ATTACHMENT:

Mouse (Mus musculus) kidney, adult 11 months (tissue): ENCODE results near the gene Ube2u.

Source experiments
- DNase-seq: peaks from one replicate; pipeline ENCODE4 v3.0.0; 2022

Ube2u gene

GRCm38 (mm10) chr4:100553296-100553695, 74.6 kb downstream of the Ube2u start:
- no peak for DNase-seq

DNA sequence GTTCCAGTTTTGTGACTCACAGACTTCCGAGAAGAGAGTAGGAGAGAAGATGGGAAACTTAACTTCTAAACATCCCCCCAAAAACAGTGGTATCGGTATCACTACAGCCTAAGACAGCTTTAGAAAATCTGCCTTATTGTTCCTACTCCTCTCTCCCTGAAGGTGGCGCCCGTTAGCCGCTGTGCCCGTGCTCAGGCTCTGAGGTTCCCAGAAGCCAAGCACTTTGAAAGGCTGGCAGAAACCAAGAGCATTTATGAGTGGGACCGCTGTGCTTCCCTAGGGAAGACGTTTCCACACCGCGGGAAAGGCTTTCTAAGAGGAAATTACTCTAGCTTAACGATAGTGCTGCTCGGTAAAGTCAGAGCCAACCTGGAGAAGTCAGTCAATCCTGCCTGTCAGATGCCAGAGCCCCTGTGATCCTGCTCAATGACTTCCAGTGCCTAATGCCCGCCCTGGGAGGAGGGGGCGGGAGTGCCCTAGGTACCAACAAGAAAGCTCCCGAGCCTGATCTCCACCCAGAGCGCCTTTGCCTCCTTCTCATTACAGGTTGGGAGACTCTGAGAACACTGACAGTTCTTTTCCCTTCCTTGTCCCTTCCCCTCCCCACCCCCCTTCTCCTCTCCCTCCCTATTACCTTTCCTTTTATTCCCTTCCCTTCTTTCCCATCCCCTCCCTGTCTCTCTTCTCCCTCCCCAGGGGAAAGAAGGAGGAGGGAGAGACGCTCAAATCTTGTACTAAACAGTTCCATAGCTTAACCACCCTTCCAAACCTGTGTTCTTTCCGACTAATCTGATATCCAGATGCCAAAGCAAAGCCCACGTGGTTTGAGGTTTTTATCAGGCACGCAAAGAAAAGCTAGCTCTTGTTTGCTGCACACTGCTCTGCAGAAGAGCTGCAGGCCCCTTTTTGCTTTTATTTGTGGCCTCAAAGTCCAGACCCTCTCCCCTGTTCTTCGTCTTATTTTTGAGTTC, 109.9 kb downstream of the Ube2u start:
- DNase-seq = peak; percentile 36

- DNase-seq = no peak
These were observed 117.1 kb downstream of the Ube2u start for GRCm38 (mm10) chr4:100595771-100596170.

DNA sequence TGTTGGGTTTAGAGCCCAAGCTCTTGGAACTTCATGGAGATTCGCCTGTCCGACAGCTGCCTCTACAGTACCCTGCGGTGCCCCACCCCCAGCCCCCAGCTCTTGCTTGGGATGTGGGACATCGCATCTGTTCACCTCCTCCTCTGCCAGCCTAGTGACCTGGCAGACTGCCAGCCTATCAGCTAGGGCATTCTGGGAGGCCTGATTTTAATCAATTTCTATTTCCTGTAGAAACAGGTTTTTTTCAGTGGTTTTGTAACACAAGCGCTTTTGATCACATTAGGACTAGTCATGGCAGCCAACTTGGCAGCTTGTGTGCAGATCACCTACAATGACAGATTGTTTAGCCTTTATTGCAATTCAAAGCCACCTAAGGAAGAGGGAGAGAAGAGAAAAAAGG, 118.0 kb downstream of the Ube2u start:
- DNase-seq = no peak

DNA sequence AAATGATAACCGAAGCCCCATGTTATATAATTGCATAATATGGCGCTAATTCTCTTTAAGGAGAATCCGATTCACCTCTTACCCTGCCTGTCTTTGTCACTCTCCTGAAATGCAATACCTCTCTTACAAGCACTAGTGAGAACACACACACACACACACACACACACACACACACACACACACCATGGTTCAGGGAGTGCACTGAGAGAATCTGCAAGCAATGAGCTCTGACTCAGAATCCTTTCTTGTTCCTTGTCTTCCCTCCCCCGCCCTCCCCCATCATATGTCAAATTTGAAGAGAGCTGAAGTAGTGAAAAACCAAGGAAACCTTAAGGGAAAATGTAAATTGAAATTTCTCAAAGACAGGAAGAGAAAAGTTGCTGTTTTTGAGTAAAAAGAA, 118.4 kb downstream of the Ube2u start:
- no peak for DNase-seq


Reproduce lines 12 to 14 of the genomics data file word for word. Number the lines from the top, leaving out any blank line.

- DNase-seq = no peak

DNA sequence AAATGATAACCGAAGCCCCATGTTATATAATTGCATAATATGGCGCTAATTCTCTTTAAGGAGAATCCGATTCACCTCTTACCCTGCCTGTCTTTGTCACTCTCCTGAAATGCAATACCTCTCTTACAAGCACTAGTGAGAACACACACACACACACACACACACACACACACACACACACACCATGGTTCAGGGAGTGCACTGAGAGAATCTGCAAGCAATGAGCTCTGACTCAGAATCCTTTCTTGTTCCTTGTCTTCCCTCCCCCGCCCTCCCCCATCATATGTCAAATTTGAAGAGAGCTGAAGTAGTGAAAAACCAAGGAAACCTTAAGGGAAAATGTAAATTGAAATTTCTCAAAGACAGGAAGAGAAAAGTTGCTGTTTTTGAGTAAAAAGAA, 118.4 kb downstream of the Ube2u start:
- no peak for DNase-seq